Ed. Note: Michael Kiefer from GreenDCRealty will be contributing a monthly column about various aspects of real estate in DC.
GreenSpur Inc.one of Washington’s exciting new green developers recently took on quite possibly one of the more challenging adaptive reuse projects I have seen in years in an effort to demonstrate that “carbon neutral” construction is possible at all levels, even with a dilapidated pre Civil War era home. This adaptive reuse home at 19 4Th St NE being just blocks from the Nation’s Capitol was to be emblematic of the challenges GreenSpur Inc was looking for, however rebuilding of it was the easy part, the real challenges didn’t come about until the layers of DCRA began to unfold.
As most are familiar dealing with local government agencies in large city there are the normal hurdles that one must overcome to get projects up and running and with DCRA the District’s building regulation department is no different, that is until you start proposing elements of sustainability and historical preservation. Preserving the historic makeup of Washington is something we all want to see and be a part of but we seem to be caught in the midst of some conflicts when it comes to proposing some really exciting opportunities to reducing a buildings total life-cycle impact on the environment. DCRA’s primary focus is to make sure that buildings are constructed properly however their knowledge of some fairly mainstream technologies such as geothermal HVAC systems presented this group with a few more challenges.
Greenspur’s president Mark Turner is no stranger to the DC permitting process, he previously worked as Vice President of Construction for Abdo Development. Personally I was surprised when I heard that it took over 6 months, just to acquire a building permit when all you hear is that the Mayor’s office is seeking to find ways of expanding green development and green collar jobs here in the Nation’s Capitol. After acquiring the building permits DCRA proceeded to shut this firms job down twice for lack of permits, which as anyone who has ever attempted to build something in DC knows being shut down does nothing but cost time and money. From my discussions with Turner he mentioned that DCRA finally acknowledged that the proper permits had already been obtained and that it was an internal issue within their department that caused the delay.
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The real interesting part comes in when Turner sought the permit for the geothermal HVAC system and well drilling. Now understandably DCRA probably doesn’t see permits coming in all that often for well drilling under its purview but the explanation on why geothermal wells were not possible almost appears borderline comical but at the same time completely frustrating that the level of knowledge that exists in such a department is inappropriate. If you are not familiar with how a geothermal system works under a simplified view, there are two wells that go down a required depth in order to properly exchange heat energy with the thermal energy stored in the ground. DCRA’s initial explanation for not permitting the system was that it would make the neighborhood cold by extracting all the heat from ground forcing the neighboring properties to be colder. So this sort of makes sense when you are in the 3rd grade but as these wells go down several hundred feet that explanation pretty much loses steam to say the least. From Turner’s view, the green building review system needs some upgrading as the entire process for permitting the geothermal permit took over two months from start to finish.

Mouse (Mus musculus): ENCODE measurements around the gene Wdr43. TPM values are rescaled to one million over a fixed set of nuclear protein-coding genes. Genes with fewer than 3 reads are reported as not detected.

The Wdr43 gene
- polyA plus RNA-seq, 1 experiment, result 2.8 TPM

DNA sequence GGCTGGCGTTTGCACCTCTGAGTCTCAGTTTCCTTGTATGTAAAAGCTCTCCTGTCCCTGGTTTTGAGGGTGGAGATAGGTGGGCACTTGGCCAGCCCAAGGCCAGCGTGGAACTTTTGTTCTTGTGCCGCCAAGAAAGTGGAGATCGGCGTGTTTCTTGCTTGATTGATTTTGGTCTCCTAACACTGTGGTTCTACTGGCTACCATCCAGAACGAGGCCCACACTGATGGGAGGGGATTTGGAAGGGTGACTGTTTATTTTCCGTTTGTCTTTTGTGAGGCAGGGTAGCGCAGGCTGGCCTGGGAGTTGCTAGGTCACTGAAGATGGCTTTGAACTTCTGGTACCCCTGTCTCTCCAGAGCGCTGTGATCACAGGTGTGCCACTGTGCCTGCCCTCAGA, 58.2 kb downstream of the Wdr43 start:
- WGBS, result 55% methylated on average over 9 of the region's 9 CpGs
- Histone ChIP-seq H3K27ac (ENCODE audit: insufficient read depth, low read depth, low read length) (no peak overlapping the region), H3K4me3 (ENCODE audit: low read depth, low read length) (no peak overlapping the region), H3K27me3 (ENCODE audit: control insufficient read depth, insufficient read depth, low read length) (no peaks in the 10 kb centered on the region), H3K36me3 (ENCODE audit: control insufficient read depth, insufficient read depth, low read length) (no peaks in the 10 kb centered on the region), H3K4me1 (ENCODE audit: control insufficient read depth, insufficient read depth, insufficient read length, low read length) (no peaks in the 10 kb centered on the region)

When I asked Turner about his thoughts on the overall process he concluded that It’s a real shame in this economic climate that DC is not doing more to allow green projects of this nature or any projects for that matter to run more smoothly through their system. These are economic dollars and green-collar jobs that should stay in the city. GreenSpur loves the historic and architecture fabric of DC, it fits their brand and adaptive reuse story very well. Unfortunately, they have been forced to advise their clients on the difficult nature on getting anything processed in DC. “It really can kill the viability of a project, more so now than ever,” states Turner.
Despite all this GreenSpur does not regret the project, it was a huge success for us to tell and complete this story – in spite of the hardships. “We didn’t want a picnic project – we wanted to show people that carbon neutrality really is possible anywhere. Not only is it possible, but it can be in good taste and in context of an historic fabric of the neighborhood.”
As this home represents more than just an adaptive reuse it highlights how green development is ultimately possible even when confronting some interesting policy challenges. It is also worth noting that Mark Turner will be offering public open houses starting January 3rd – January 17th each day from 4-6pm in an effort to showcase how historic preservation and green building can be one in the same. He is also planning what he is calling the Big Green event on the last day of the open house with some guest speakers on the topic.
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